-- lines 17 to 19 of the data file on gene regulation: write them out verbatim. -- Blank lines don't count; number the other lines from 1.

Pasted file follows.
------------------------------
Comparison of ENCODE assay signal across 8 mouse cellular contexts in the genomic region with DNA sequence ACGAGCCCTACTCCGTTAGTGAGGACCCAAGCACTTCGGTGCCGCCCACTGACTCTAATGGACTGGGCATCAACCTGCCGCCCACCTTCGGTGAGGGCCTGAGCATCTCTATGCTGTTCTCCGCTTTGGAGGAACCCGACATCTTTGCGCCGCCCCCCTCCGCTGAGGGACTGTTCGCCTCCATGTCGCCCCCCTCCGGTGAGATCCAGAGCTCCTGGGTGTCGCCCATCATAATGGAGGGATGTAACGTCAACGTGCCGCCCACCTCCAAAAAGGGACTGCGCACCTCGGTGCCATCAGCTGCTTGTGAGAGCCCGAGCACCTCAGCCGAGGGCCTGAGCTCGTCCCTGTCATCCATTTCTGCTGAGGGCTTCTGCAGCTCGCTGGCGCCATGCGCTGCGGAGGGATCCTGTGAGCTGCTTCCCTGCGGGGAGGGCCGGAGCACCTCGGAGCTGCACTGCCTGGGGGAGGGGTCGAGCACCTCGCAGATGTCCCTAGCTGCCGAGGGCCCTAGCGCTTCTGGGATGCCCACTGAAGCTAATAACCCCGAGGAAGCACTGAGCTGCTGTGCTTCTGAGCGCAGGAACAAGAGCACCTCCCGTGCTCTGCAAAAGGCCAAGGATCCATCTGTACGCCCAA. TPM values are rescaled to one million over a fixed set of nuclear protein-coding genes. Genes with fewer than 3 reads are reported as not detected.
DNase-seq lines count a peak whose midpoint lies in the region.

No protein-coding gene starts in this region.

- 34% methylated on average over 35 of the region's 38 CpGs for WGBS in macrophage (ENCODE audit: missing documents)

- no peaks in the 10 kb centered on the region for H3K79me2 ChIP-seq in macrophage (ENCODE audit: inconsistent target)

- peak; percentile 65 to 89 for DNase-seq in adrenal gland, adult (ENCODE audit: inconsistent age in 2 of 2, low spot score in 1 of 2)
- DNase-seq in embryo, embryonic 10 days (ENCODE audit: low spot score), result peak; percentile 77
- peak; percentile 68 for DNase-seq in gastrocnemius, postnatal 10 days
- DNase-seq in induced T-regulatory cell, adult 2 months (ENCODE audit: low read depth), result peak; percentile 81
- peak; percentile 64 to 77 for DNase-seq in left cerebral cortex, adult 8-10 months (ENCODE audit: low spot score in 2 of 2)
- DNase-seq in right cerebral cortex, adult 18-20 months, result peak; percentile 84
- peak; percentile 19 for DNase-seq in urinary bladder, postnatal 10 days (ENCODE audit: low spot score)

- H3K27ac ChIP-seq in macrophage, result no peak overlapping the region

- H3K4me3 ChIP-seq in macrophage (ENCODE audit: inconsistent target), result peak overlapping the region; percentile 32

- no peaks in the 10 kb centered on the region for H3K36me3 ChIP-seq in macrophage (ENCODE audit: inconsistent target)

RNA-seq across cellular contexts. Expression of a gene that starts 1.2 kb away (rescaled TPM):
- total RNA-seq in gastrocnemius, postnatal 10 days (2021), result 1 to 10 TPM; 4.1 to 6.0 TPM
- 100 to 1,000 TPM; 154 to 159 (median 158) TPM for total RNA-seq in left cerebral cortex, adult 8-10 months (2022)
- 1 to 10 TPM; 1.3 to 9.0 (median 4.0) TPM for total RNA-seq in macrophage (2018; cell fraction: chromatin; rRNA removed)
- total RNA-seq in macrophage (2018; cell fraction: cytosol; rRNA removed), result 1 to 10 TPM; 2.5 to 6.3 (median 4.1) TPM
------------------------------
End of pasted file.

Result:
- total RNA-seq in gastrocnemius, postnatal 10 days (2021), result 1 to 10 TPM; 4.1 to 6.0 TPM
- 100 to 1,000 TPM; 154 to 159 (median 158) TPM for total RNA-seq in left cerebral cortex, adult 8-10 months (2022)
- 1 to 10 TPM; 1.3 to 9.0 (median 4.0) TPM for total RNA-seq in macrophage (2018; cell fraction: chromatin; rRNA removed)